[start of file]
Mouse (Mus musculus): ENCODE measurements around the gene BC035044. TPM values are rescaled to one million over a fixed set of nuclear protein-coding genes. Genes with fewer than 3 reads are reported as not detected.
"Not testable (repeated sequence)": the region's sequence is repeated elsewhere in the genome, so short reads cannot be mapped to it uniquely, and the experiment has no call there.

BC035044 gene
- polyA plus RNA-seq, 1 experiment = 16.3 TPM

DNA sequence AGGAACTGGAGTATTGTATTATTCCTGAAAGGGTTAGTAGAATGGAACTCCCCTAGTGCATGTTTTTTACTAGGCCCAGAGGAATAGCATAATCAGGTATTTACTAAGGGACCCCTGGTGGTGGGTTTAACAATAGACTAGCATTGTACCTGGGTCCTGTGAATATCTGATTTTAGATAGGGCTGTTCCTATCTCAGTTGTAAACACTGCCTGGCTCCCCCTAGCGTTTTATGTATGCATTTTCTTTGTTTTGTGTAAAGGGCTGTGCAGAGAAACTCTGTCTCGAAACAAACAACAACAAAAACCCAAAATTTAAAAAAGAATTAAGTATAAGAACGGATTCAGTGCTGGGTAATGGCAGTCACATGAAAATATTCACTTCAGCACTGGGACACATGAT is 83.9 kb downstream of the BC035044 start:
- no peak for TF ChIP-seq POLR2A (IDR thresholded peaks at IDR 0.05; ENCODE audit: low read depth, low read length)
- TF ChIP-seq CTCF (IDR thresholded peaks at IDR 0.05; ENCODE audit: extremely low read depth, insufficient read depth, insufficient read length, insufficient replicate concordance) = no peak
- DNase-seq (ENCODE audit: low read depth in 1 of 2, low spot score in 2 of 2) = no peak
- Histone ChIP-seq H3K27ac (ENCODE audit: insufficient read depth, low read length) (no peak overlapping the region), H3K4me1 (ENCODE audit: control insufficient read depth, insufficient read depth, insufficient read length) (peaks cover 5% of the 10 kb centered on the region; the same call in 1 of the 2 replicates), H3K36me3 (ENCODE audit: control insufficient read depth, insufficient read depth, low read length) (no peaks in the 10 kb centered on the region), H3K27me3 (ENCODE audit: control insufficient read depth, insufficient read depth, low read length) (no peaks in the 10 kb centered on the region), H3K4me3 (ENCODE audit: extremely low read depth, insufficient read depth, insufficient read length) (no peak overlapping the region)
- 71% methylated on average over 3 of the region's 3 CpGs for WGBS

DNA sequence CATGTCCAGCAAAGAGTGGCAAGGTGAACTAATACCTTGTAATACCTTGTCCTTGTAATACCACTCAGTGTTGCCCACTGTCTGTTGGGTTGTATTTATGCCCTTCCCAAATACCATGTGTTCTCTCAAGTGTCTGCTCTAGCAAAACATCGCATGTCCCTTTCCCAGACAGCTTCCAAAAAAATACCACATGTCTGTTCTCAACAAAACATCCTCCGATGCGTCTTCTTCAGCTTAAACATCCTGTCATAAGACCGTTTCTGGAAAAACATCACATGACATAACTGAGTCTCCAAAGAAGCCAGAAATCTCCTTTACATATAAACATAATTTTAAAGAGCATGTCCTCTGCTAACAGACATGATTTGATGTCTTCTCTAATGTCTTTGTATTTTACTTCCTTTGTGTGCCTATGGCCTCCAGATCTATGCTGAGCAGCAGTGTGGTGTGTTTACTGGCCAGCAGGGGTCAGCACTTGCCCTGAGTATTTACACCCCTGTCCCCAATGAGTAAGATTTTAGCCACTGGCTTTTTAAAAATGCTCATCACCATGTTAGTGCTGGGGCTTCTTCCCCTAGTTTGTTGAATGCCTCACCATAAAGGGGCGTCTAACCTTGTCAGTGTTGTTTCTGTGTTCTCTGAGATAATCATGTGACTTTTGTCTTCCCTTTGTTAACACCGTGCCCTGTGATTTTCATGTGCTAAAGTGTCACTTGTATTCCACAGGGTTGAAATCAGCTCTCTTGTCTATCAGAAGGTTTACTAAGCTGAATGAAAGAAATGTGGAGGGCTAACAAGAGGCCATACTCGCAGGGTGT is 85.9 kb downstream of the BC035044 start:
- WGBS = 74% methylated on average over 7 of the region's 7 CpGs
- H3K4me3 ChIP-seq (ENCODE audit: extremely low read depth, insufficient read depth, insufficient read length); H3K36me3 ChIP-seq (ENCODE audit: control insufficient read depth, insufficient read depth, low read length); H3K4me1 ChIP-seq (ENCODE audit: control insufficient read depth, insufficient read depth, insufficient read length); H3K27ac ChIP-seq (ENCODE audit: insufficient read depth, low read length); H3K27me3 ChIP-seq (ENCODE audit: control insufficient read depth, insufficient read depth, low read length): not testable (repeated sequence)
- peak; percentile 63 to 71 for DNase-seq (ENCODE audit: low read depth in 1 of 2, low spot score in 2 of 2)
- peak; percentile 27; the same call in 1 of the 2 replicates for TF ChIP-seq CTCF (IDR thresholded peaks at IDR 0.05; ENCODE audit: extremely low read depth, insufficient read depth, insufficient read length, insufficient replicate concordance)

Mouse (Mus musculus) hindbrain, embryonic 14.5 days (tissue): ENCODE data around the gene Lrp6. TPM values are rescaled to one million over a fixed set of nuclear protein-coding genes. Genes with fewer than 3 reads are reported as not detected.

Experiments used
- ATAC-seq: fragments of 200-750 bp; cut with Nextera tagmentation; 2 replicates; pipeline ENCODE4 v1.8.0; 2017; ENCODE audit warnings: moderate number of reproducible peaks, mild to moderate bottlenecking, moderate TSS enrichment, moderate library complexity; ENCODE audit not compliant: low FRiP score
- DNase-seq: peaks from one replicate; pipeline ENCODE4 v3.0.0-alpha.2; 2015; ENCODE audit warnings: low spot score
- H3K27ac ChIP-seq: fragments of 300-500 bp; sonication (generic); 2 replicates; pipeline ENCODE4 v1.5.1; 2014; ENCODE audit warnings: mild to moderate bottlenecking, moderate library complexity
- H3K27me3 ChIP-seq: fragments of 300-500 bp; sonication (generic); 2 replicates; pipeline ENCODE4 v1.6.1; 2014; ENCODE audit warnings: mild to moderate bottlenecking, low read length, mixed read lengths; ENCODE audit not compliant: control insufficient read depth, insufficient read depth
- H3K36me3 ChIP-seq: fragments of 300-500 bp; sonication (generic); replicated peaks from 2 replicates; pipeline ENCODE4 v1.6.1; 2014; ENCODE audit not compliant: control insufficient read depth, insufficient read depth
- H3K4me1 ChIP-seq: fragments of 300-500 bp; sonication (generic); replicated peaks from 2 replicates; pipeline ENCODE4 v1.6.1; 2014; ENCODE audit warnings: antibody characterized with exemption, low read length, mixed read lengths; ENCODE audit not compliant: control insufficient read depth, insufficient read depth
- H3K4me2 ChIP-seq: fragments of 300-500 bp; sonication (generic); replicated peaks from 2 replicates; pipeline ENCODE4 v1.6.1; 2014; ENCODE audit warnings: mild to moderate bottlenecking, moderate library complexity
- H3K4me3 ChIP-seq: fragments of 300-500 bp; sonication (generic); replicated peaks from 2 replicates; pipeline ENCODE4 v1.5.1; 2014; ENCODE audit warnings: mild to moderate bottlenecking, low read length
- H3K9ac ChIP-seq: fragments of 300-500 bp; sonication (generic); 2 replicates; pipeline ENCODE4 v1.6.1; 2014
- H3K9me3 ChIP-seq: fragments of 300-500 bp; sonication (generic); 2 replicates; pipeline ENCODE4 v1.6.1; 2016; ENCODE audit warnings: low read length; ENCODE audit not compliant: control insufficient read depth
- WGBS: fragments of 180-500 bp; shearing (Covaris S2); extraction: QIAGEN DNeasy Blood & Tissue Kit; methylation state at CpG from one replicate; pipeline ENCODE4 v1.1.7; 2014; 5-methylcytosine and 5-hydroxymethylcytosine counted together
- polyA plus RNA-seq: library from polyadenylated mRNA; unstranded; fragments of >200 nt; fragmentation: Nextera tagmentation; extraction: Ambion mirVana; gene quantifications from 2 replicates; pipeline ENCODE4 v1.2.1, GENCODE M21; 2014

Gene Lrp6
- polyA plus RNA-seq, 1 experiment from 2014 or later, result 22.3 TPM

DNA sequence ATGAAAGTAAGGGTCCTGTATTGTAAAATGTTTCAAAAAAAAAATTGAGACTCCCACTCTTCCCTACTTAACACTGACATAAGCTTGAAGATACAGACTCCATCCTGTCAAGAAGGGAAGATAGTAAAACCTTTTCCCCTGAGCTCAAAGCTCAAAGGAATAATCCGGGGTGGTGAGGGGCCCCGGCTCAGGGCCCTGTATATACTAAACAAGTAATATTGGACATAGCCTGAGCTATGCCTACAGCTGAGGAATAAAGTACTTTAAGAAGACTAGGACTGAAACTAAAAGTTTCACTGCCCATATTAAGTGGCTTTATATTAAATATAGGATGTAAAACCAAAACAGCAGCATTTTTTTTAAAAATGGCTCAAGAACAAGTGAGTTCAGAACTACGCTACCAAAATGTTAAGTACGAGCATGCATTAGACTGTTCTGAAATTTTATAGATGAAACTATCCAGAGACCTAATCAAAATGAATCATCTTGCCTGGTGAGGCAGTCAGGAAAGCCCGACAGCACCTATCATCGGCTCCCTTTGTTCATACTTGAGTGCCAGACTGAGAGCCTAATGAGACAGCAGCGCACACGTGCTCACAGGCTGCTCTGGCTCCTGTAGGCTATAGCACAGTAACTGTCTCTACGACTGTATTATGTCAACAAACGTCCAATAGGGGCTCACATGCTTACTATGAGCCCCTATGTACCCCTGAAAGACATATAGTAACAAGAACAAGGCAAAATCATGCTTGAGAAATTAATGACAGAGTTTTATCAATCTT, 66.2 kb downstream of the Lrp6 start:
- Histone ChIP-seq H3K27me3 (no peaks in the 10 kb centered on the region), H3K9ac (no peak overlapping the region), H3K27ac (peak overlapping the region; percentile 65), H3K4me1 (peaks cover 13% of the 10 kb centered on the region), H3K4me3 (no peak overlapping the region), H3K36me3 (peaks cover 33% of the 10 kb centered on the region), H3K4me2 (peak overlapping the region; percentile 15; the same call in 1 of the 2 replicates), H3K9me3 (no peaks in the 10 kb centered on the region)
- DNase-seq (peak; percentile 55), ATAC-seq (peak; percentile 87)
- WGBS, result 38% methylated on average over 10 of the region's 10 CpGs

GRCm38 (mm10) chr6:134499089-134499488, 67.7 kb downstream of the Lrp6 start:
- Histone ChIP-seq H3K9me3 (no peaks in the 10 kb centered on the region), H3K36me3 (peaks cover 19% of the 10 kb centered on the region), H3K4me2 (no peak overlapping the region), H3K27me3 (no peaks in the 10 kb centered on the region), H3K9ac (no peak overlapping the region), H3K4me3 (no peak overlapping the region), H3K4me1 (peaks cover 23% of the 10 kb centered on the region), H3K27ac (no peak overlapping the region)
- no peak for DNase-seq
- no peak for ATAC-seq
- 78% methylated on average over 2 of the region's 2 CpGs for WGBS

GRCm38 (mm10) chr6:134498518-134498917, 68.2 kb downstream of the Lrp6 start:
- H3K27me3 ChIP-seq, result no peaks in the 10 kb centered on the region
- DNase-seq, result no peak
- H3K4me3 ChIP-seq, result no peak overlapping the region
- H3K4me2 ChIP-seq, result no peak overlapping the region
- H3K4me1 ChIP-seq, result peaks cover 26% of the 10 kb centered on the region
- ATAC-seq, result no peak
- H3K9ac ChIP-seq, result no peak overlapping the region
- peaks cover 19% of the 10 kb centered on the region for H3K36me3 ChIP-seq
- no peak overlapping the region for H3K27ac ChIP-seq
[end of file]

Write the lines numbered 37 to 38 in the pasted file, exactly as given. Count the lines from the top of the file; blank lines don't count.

- Histone ChIP-seq H3K9me3 (no peaks in the 10 kb centered on the region), H3K36me3 (peaks cover 19% of the 10 kb centered on the region), H3K4me2 (no peak overlapping the region), H3K27me3 (no peaks in the 10 kb centered on the region), H3K9ac (no peak overlapping the region), H3K4me3 (no peak overlapping the region), H3K4me1 (peaks cover 23% of the 10 kb centered on the region), H3K27ac (no peak overlapping the region)
- no peak for DNase-seq